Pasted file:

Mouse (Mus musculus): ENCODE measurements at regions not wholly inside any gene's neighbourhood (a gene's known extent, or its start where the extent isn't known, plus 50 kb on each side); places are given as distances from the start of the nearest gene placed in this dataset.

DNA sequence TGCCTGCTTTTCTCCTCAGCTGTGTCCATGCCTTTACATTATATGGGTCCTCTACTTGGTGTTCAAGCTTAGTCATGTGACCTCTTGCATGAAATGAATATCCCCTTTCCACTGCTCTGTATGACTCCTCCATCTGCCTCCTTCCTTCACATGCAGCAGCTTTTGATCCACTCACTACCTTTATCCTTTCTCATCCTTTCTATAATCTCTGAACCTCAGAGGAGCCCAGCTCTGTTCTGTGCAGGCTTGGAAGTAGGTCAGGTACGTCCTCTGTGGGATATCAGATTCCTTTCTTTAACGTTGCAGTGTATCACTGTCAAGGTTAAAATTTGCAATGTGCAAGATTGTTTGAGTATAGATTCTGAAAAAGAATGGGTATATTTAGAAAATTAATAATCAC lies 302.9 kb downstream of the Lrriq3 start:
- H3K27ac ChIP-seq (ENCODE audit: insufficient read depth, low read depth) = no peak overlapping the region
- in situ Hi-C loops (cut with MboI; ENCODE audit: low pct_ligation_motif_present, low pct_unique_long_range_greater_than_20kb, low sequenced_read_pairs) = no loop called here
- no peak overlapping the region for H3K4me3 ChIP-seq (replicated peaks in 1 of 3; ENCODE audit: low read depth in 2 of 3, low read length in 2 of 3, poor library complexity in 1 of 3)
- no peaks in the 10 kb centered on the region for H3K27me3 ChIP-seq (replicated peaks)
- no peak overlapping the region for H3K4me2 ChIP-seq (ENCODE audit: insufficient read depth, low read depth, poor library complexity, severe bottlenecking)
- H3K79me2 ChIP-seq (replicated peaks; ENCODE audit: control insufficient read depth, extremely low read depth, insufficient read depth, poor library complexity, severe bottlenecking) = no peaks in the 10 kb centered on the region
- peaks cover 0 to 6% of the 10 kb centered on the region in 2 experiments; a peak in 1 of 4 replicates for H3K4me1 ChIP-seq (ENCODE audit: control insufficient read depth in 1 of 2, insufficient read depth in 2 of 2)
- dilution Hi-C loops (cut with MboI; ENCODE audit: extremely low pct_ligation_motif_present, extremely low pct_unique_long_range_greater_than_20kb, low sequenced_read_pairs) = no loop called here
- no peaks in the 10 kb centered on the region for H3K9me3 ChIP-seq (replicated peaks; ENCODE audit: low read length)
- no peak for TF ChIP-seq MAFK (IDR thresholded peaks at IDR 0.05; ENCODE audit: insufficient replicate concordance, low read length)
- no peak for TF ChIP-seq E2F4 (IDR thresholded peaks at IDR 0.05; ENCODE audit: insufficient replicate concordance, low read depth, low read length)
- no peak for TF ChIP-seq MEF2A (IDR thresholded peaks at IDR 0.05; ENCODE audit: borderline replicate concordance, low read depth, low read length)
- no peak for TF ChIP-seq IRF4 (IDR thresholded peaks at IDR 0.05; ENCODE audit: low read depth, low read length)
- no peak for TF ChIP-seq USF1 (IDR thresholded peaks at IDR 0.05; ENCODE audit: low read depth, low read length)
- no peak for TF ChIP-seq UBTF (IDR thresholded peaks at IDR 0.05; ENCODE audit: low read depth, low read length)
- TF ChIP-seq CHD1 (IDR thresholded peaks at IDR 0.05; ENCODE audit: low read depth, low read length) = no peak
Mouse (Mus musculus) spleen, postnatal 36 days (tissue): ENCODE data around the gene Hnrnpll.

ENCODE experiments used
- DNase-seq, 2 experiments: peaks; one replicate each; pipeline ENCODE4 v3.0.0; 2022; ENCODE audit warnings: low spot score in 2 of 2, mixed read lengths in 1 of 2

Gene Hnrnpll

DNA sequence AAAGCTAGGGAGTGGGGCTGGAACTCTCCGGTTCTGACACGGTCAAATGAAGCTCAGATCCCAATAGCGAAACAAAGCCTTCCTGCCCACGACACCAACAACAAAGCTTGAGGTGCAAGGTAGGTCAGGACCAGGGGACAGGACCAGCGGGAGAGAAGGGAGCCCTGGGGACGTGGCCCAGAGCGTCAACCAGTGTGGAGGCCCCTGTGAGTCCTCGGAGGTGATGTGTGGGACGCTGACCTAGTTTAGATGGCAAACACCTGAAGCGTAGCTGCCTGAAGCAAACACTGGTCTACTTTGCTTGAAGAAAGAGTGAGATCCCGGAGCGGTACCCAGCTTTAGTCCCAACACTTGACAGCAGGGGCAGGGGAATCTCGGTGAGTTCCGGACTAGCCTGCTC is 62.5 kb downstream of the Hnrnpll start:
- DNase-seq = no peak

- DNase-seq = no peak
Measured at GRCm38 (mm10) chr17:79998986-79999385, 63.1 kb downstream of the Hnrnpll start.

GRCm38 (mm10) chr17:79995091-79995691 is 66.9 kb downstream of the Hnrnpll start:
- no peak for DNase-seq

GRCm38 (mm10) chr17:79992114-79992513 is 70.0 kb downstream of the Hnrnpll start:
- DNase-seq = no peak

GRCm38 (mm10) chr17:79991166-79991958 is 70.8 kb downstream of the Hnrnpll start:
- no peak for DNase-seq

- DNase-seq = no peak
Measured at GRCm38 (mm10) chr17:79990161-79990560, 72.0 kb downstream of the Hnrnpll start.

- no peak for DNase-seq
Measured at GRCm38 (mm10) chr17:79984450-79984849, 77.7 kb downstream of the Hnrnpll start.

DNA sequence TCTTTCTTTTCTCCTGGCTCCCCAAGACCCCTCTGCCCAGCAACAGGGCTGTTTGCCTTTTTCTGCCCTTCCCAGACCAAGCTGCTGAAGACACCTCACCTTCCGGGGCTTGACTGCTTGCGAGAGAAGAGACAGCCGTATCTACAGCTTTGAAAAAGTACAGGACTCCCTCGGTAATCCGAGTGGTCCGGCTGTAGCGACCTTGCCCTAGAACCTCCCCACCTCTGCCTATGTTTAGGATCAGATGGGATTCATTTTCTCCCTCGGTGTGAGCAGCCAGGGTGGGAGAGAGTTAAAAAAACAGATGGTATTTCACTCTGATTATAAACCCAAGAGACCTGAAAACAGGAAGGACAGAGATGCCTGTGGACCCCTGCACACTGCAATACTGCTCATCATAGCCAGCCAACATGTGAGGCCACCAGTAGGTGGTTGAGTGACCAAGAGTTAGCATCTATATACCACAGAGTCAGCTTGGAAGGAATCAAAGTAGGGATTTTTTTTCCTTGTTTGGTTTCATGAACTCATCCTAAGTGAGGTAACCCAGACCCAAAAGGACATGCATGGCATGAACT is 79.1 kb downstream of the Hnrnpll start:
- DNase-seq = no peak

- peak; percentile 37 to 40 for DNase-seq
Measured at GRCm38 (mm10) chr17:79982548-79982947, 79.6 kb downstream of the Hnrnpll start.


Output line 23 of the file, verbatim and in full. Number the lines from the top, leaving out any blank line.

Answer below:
DNA sequence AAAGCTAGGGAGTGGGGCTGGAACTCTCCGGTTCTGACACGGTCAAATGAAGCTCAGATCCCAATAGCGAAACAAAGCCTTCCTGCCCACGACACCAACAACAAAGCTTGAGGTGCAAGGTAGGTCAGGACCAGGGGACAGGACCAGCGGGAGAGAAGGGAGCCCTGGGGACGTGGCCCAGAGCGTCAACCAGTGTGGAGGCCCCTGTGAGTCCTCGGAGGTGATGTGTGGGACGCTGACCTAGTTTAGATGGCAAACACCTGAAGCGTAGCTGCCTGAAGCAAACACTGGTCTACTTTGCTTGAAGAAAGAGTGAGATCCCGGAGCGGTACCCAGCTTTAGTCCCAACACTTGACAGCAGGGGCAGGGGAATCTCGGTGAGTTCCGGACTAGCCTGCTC is 62.5 kb downstream of the Hnrnpll start: